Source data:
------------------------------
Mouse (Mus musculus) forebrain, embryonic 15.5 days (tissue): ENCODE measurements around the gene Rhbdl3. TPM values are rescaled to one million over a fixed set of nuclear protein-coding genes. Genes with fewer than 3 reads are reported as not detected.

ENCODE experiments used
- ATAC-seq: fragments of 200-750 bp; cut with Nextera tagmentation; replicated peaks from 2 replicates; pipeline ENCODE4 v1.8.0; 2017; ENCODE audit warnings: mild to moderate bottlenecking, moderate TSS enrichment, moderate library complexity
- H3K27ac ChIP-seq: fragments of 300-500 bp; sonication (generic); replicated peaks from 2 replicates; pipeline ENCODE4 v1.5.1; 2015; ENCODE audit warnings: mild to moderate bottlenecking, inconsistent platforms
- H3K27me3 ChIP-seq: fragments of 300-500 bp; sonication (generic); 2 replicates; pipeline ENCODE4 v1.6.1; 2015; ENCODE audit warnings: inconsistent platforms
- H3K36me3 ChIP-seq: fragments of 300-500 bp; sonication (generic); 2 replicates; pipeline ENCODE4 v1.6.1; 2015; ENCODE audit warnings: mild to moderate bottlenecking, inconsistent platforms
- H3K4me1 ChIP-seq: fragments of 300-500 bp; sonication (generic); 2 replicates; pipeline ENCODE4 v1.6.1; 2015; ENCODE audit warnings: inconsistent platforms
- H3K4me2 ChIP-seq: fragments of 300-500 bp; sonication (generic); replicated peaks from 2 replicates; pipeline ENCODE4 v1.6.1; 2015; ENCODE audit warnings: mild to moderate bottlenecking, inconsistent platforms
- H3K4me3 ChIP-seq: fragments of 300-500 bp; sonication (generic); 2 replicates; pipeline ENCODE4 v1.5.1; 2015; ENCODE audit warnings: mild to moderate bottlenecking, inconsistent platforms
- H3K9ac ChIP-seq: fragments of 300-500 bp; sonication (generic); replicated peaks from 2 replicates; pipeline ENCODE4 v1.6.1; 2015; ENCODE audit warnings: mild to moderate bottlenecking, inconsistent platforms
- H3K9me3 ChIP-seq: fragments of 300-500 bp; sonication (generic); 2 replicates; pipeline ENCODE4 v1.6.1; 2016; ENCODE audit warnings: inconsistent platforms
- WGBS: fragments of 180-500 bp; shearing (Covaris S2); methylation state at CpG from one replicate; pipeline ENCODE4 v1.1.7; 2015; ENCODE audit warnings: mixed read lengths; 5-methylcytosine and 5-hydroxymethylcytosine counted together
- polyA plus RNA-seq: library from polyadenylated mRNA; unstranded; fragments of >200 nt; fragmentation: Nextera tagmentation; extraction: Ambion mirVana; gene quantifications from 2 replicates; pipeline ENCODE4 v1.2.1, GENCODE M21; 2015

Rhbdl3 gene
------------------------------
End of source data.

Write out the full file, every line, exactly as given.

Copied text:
Mouse (Mus musculus) forebrain, embryonic 15.5 days (tissue): ENCODE measurements around the gene Rhbdl3. TPM values are rescaled to one million over a fixed set of nuclear protein-coding genes. Genes with fewer than 3 reads are reported as not detected.

ENCODE experiments used
- ATAC-seq: fragments of 200-750 bp; cut with Nextera tagmentation; replicated peaks from 2 replicates; pipeline ENCODE4 v1.8.0; 2017; ENCODE audit warnings: mild to moderate bottlenecking, moderate TSS enrichment, moderate library complexity
- H3K27ac ChIP-seq: fragments of 300-500 bp; sonication (generic); replicated peaks from 2 replicates; pipeline ENCODE4 v1.5.1; 2015; ENCODE audit warnings: mild to moderate bottlenecking, inconsistent platforms
- H3K27me3 ChIP-seq: fragments of 300-500 bp; sonication (generic); 2 replicates; pipeline ENCODE4 v1.6.1; 2015; ENCODE audit warnings: inconsistent platforms
- H3K36me3 ChIP-seq: fragments of 300-500 bp; sonication (generic); 2 replicates; pipeline ENCODE4 v1.6.1; 2015; ENCODE audit warnings: mild to moderate bottlenecking, inconsistent platforms
- H3K4me1 ChIP-seq: fragments of 300-500 bp; sonication (generic); 2 replicates; pipeline ENCODE4 v1.6.1; 2015; ENCODE audit warnings: inconsistent platforms
- H3K4me2 ChIP-seq: fragments of 300-500 bp; sonication (generic); replicated peaks from 2 replicates; pipeline ENCODE4 v1.6.1; 2015; ENCODE audit warnings: mild to moderate bottlenecking, inconsistent platforms
- H3K4me3 ChIP-seq: fragments of 300-500 bp; sonication (generic); 2 replicates; pipeline ENCODE4 v1.5.1; 2015; ENCODE audit warnings: mild to moderate bottlenecking, inconsistent platforms
- H3K9ac ChIP-seq: fragments of 300-500 bp; sonication (generic); replicated peaks from 2 replicates; pipeline ENCODE4 v1.6.1; 2015; ENCODE audit warnings: mild to moderate bottlenecking, inconsistent platforms
- H3K9me3 ChIP-seq: fragments of 300-500 bp; sonication (generic); 2 replicates; pipeline ENCODE4 v1.6.1; 2016; ENCODE audit warnings: inconsistent platforms
- WGBS: fragments of 180-500 bp; shearing (Covaris S2); methylation state at CpG from one replicate; pipeline ENCODE4 v1.1.7; 2015; ENCODE audit warnings: mixed read lengths; 5-methylcytosine and 5-hydroxymethylcytosine counted together
- polyA plus RNA-seq: library from polyadenylated mRNA; unstranded; fragments of >200 nt; fragmentation: Nextera tagmentation; extraction: Ambion mirVana; gene quantifications from 2 replicates; pipeline ENCODE4 v1.2.1, GENCODE M21; 2015

Rhbdl3 gene